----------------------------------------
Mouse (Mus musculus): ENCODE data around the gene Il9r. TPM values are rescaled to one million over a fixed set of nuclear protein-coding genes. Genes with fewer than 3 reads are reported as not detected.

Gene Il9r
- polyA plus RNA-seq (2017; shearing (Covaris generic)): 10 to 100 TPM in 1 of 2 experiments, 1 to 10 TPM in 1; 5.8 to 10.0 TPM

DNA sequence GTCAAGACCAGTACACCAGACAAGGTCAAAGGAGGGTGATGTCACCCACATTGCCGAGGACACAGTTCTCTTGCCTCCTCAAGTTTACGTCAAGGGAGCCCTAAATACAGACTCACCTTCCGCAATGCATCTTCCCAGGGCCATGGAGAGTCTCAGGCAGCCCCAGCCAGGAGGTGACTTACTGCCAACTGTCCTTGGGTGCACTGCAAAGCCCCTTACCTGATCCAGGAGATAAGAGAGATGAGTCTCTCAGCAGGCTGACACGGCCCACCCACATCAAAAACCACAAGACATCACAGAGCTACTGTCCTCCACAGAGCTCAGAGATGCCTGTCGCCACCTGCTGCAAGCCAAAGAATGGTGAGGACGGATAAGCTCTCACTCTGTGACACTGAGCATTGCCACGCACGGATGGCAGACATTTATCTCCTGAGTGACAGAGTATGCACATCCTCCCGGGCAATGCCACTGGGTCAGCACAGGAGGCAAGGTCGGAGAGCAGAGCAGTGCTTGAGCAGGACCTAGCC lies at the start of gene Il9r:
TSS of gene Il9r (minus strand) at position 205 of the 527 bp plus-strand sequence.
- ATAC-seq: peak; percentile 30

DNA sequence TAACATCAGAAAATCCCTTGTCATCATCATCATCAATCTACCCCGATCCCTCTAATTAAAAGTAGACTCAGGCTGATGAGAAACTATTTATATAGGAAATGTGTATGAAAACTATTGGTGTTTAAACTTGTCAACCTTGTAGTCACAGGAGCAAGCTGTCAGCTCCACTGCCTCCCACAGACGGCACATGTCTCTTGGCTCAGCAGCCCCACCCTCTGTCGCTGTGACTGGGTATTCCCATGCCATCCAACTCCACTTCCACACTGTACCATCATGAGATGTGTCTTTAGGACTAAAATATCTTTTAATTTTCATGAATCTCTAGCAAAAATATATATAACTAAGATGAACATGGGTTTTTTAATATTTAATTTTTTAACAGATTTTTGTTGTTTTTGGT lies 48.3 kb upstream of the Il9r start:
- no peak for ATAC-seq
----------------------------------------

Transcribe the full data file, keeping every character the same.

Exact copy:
Mouse (Mus musculus): ENCODE data around the gene Il9r. TPM values are rescaled to one million over a fixed set of nuclear protein-coding genes. Genes with fewer than 3 reads are reported as not detected.

Gene Il9r
- polyA plus RNA-seq (2017; shearing (Covaris generic)): 10 to 100 TPM in 1 of 2 experiments, 1 to 10 TPM in 1; 5.8 to 10.0 TPM

DNA sequence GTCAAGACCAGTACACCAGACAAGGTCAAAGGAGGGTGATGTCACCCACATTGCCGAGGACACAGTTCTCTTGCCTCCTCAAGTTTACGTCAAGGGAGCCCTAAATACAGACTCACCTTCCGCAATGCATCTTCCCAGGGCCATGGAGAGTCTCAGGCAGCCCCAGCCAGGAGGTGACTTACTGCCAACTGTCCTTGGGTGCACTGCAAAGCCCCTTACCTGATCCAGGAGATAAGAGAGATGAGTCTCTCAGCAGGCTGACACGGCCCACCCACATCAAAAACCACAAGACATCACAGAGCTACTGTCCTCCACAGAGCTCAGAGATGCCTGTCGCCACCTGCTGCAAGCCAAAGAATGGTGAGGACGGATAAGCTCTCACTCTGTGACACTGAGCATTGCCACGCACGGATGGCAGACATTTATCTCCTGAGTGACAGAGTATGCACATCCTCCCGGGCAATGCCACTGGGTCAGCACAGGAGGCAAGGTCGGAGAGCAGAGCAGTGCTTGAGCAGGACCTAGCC lies at the start of gene Il9r:
TSS of gene Il9r (minus strand) at position 205 of the 527 bp plus-strand sequence.
- ATAC-seq: peak; percentile 30

DNA sequence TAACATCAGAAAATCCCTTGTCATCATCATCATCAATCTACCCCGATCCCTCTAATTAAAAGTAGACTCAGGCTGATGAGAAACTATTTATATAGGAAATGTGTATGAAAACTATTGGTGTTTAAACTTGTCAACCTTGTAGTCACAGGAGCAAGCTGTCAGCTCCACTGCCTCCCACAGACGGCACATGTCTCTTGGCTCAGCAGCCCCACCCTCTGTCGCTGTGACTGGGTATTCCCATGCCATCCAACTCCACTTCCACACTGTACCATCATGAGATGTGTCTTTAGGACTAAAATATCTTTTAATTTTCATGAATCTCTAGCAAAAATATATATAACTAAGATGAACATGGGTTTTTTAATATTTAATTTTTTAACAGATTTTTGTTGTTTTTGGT lies 48.3 kb upstream of the Il9r start:
- no peak for ATAC-seq